Formation of supported online study groups allowing students to regularly engage with each other around subject content and assessment. Tailoring of the online environment to help study groups to meet and discuss ideas synchronously or asynchronously. Content and activities can be structured for group engagement throughout the session.

Shared Reflective Dialogue

Students actively create content to reflect and share their practices through a variety of digital mediums and online tools, with the specific aim to develop ongoing dialogue. Online journals and blogs allow students to comment on each other's work and provide feedback. Reflective practice could also extend to rich media and include video or audio recordings.

Establish Effective Communication

Clear communication channels are established between teacher and students that allow for ongoing dialogue throughout the session. The tone of communication shows an interest in students’ success and conveys that the teacher is approachable. Video and audio introductions to the subject and key areas of focus, like each assessment task, provide a way to engage with students, discuss issues and give feedback to the class as a whole. Synchronous sessions provide a way for students to discuss their learning experiences. Regular (weekly or fortnightly) contact and updates encourage students and help establish a rhythm to the subject.

Professional practices & cultural contexts

Professional contexts are integrated into the subject so that learning activities , including assessment tasks are linked to the development of professional knowledge and skills. Students are developing a professional approach to their practice as well as developing their professional identity within low risk learning environments. Students increasingly produce work and demonstrate skills that are at a professional level. Professionals are invited to synchronous meetings and provide guest lectures shared asynchronously.

Design for flexibility

Learning resources may be provided in response to the identified needs of a student cohort. Personalised support processes can be developed using data that helps connect students with university support services. To enable students to study offline, all core materials are enabled to be downloaded to a device. Accessible design strategies are available to cater for special-needs students.

Commissioning & creating media resources

Video, audio, diagrammatic, photographic and multimedia resources are developed by academic staff in collaboration with media specialists for the specific needs of the subject and used to contextualise information and complement textual content. These resources can be generated at the time of need in response to online discussions, student questions, and contemporary events. Authentic learning products created by students as part of learning activities can also be a source of resources for future sessions.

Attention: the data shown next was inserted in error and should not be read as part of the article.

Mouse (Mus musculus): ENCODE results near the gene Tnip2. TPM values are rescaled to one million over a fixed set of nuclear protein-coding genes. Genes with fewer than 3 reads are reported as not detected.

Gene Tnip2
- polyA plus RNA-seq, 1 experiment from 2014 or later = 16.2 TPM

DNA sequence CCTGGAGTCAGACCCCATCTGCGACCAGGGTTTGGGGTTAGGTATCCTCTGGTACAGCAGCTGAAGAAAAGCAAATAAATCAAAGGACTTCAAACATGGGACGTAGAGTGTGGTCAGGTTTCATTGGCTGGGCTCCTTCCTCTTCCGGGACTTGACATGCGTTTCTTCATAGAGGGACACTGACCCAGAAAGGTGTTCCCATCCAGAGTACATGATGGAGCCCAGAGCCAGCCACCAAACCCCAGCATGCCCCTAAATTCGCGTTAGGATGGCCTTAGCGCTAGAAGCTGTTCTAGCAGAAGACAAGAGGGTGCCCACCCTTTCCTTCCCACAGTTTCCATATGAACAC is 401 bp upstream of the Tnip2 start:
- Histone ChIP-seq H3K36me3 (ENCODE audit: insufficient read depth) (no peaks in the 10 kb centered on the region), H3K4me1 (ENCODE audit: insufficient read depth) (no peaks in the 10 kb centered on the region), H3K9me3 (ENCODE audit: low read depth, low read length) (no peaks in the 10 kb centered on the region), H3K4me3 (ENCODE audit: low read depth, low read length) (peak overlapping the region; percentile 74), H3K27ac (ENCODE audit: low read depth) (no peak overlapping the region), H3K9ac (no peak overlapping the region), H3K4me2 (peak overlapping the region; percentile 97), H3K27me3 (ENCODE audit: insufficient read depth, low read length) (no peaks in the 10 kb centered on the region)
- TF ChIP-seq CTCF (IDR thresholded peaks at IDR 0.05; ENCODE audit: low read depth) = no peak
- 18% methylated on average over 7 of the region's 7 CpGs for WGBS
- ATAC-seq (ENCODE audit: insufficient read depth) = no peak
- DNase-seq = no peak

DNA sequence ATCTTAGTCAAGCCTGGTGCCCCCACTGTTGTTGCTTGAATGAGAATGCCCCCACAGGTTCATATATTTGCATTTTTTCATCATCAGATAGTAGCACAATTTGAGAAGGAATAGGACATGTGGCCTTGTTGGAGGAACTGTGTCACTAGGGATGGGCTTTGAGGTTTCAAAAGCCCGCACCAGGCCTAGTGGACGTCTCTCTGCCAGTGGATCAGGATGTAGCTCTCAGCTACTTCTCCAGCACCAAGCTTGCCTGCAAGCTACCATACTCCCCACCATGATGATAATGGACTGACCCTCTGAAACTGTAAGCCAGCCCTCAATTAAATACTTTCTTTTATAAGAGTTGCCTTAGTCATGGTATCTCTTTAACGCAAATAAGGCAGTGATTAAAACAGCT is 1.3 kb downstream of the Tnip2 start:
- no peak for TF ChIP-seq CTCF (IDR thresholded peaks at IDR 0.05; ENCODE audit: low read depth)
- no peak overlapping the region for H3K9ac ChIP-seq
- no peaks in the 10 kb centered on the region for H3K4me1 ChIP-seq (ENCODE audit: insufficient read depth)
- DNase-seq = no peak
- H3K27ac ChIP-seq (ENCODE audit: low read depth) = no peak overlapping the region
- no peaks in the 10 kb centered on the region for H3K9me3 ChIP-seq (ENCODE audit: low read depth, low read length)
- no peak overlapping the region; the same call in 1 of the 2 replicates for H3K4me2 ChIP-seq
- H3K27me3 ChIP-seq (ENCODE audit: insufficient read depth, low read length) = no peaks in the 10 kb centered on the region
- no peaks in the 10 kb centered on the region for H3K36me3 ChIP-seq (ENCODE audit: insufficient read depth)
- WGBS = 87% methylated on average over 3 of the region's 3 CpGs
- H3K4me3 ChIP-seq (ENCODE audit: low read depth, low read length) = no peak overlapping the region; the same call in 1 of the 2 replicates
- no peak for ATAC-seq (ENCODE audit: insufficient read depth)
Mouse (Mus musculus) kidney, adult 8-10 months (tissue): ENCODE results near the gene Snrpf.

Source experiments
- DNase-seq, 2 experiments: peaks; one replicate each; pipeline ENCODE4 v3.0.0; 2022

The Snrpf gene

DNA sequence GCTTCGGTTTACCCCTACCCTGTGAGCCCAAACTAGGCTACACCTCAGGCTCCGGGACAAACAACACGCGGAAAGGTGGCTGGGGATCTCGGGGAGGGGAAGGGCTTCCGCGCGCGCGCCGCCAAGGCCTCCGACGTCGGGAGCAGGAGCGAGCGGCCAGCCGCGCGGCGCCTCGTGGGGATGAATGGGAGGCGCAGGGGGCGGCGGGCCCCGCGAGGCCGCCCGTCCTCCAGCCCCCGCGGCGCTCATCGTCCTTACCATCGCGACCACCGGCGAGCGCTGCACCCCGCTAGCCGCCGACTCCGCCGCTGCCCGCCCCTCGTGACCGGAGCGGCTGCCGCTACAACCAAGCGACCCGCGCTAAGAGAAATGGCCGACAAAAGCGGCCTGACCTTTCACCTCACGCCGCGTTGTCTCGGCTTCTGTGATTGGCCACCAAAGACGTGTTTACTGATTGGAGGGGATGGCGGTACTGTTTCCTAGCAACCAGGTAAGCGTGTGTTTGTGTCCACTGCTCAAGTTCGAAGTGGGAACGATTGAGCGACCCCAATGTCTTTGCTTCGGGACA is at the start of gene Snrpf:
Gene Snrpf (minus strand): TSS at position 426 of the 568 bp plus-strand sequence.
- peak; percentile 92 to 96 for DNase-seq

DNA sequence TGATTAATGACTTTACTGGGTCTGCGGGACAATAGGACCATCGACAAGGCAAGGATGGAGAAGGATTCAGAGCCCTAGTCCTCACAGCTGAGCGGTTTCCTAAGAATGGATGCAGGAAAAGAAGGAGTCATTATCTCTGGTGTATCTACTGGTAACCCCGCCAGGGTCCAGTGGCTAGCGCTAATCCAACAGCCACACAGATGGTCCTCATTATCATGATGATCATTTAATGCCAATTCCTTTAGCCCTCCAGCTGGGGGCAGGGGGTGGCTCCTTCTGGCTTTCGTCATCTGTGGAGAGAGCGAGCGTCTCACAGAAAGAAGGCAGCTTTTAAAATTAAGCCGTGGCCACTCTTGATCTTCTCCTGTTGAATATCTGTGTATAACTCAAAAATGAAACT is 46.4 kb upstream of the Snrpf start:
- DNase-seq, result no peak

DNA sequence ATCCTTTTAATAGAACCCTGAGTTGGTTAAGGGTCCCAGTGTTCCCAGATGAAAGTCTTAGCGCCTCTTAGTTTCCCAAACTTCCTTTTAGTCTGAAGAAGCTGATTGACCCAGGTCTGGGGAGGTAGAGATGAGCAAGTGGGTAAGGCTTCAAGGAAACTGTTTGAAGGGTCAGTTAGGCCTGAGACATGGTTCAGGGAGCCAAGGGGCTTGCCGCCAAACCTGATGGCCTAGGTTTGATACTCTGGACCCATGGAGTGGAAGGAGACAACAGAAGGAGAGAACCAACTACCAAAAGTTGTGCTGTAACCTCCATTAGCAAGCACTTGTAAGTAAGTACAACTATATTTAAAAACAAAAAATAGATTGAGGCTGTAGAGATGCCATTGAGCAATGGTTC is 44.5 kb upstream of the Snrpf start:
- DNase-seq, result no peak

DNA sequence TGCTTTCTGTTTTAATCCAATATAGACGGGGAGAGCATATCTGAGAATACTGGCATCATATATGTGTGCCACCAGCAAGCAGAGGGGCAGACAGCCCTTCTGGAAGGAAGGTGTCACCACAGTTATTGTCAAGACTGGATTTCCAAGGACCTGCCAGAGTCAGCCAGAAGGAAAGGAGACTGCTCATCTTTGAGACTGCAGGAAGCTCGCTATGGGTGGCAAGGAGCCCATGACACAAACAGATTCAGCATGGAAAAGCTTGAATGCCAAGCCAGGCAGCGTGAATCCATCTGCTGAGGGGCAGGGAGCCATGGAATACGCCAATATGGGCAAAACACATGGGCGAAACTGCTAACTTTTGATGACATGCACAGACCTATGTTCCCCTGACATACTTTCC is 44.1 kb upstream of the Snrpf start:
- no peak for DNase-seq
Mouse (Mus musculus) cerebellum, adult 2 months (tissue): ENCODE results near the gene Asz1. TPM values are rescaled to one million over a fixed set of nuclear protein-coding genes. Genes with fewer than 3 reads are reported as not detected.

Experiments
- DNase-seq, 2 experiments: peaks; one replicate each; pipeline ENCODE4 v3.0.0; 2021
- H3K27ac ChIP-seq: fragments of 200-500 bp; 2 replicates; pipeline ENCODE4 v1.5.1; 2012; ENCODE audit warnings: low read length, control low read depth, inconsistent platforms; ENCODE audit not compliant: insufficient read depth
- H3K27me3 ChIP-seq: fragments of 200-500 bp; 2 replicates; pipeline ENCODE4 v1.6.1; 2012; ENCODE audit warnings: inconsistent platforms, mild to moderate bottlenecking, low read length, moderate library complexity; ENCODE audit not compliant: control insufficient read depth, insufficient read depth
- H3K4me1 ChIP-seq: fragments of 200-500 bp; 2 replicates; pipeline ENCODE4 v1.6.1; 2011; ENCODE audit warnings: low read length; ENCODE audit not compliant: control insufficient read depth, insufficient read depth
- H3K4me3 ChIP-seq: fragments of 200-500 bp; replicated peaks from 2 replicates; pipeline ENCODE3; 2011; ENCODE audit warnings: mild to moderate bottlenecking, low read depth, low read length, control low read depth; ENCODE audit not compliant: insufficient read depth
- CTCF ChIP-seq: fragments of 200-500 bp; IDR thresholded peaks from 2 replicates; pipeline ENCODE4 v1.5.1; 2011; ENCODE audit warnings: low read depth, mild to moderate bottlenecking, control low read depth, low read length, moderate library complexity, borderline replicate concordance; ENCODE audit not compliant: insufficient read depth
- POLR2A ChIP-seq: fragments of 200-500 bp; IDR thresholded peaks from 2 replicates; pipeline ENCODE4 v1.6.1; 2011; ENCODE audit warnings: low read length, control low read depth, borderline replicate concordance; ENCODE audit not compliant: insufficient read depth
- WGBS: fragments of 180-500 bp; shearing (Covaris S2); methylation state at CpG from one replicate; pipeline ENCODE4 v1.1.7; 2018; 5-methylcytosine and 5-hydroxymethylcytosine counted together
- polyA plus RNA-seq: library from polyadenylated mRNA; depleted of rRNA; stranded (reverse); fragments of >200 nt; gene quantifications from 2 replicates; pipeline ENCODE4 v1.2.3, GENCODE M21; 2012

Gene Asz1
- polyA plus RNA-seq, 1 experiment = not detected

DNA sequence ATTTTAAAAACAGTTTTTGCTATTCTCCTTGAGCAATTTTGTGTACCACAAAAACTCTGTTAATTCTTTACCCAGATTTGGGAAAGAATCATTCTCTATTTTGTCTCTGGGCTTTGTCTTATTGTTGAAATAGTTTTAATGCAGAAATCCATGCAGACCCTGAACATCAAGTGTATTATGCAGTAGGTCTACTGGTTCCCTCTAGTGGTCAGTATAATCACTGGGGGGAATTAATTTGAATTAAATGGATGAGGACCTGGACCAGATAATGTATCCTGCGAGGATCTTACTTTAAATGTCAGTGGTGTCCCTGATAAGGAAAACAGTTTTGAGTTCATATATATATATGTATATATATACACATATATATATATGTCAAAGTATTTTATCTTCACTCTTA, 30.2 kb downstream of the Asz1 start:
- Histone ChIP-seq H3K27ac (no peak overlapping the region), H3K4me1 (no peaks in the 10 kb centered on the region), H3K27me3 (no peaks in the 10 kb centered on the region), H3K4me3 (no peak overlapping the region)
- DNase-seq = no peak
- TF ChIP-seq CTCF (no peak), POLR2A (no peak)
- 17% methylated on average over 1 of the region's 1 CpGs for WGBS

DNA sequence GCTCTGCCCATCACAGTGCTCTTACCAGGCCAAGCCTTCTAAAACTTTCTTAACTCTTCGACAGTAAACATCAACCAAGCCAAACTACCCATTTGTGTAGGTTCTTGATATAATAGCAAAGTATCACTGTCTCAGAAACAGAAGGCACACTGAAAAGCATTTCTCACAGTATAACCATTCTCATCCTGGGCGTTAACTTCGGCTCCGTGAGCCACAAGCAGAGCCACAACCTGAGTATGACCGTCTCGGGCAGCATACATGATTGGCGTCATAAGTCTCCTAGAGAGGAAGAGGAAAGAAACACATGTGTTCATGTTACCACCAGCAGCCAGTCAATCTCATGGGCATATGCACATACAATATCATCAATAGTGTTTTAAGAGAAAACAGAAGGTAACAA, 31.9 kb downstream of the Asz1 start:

Creating rich media artefacts

Students take advantage of digital technologies to create rich media artefacts for their assessment that go beyond text and are sharable using online platforms. Tasks can be structured around authentic professional tasks that go beyond the traditional academic essay and require students to produce videos and presentations, communicate research, or synthesize and explain complex theories in forms they’ll utilise as professionals. Using online marking tools, feedback can also be provided as rich media elements.


Sub cohort teaching

A large cohort is divided into smaller sub cohorts and each group is facilitated by a staff member who guides the community building, provides formative feedback, moderates the discussion forums and is responsible for the marking of summative assessment tasks.

Collaborative learning tasks

Collaborative learning tasks require students to work together towards the creation of learning products and authentic professional artefacts. Within this collaborative practice students engage in deep conceptual and professional dialogue with their peers.

Support for shared experiences

An ongoing narrative is developed throughout the subject and a clear online teacher persona helps to establish an environment that reassures and supports students. Relevant experiences are shared through video and interactions throughout the subject to help humanise the content. This process reduces the ‘psychological distance’ and develops a sense of community.

Authentic professional learning

Authentic activities focus on developing the skills, knowledge and attitudes necessary for the profession. They are aligned and scaffolded to enable student learning and to complete assessment tasks in workplace and/or professional contexts. Students are developing a professional identity, critical reflective practices, applying theory to practice. Students may visit workplaces (in person or virtually) or shadow professionals in the workplace.

Learner orientated

Active use of analytics, communication, discussions and student feedback to support student learning in real-time and in targeted ways. Evidence-based interventions and feedback is provided and designed to increase the likelihood of learner success. Personalised learning opportunities can be presented through assessment tasks that allow students to draw on personal and professional interests or expertise. The adaptive release of materials based on student performance can fill gaps in students' knowledge and understanding or offer students extension opportunities.

Resources as a platform for engagement

Resources representing realistic contexts and professional practices are used to provide a context for engagement within authentic learning activities or assessment tasks. These activities could include role-play, problem-based learning or critical reflection drawing upon example cases illustrated through photographic, audio or video resources. Such tasks can be enhanced through peer feedback, discussion or online collaboration.

Peer feedback

Peer feedback on online journals, portfolios and digital objects can support student interaction and foster learning communities as well as the development of critical reflective practices. These tasks can also extend beyond text with responses and interaction utilising rich media like video and audio.


Project based learning design

Project based learning where students work together throughout the subject as a collaborative group. Groups meet autonomously and share responsibilities as they work towards the co-creation of authentic real world artefacts. Group members can take on complementary professional roles.

Learning cooperatively